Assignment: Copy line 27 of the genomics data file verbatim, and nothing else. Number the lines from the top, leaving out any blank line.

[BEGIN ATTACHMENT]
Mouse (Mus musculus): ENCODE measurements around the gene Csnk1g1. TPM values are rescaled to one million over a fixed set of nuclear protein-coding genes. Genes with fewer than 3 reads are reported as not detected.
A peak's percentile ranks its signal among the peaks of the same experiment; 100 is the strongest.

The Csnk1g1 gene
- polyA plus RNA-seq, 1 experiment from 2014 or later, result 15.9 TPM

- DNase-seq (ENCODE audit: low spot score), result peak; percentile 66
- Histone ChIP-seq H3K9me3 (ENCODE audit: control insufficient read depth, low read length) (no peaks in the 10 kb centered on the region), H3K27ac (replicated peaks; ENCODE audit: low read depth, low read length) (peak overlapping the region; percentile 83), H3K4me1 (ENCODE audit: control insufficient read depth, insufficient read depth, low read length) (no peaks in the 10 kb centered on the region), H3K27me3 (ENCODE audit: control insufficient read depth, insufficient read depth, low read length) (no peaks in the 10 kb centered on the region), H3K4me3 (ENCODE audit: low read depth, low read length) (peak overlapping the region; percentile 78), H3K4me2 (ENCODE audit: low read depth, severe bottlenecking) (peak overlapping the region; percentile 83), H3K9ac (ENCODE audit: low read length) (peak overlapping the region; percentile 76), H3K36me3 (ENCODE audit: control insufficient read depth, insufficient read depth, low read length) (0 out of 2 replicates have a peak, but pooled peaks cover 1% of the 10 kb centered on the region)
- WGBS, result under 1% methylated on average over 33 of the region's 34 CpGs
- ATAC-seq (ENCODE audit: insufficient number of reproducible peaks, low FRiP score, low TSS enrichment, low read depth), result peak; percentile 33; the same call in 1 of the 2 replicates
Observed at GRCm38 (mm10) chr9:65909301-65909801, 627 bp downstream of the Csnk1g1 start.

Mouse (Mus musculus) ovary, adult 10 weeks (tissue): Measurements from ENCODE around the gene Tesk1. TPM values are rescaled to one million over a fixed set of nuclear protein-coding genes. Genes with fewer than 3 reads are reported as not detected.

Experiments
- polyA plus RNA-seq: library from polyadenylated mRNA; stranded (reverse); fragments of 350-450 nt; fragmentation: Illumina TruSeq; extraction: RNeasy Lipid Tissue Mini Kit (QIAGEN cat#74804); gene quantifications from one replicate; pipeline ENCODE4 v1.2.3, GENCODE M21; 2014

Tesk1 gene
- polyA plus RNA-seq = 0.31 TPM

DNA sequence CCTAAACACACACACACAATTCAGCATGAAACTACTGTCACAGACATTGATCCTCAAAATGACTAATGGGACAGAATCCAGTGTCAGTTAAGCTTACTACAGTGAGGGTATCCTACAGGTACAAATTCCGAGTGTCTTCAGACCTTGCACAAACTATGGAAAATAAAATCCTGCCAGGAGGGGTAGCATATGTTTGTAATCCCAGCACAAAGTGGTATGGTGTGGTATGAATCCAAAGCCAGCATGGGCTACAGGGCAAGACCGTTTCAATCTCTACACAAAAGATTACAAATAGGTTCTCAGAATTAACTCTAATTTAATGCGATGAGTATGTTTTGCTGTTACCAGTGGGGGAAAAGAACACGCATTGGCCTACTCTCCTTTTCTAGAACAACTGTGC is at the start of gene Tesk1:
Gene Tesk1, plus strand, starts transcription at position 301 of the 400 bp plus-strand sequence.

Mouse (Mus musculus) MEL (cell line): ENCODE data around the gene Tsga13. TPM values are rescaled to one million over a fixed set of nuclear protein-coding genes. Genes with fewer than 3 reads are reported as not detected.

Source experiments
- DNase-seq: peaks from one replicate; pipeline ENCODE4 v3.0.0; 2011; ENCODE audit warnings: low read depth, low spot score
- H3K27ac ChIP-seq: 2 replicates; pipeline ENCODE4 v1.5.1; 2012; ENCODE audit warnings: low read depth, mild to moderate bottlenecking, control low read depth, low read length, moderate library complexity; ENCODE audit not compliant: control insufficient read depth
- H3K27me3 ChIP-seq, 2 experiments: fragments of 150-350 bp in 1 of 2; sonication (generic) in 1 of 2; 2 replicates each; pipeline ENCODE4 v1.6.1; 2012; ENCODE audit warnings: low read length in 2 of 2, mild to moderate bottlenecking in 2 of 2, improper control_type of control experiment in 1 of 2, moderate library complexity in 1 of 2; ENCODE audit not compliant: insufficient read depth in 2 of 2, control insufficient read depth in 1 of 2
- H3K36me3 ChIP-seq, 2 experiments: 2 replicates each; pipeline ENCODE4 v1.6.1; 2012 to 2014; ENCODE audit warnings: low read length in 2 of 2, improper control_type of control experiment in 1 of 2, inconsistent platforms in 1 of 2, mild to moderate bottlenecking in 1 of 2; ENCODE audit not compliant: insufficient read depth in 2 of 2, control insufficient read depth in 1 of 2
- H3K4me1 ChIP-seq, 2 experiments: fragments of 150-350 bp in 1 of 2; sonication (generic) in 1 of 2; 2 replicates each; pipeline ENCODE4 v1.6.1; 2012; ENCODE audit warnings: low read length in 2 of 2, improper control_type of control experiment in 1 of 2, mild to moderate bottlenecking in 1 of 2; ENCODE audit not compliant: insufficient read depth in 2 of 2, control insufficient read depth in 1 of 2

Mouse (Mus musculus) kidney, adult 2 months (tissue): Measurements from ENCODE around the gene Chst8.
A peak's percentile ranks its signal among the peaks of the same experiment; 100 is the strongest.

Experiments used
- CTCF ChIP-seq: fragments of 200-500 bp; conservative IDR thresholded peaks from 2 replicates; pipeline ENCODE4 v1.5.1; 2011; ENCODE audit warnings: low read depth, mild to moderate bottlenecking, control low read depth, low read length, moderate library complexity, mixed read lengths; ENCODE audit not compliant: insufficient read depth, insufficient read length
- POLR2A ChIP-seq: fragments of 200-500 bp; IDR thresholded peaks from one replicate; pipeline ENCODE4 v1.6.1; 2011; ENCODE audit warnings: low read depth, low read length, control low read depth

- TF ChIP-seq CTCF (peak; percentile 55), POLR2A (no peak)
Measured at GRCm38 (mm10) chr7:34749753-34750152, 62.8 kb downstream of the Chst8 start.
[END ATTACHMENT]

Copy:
- CTCF ChIP-seq: fragments of 200-500 bp; conservative IDR thresholded peaks from 2 replicates; pipeline ENCODE4 v1.5.1; 2011; ENCODE audit warnings: low read depth, mild to moderate bottlenecking, control low read depth, low read length, moderate library complexity, mixed read lengths; ENCODE audit not compliant: insufficient read depth, insufficient read length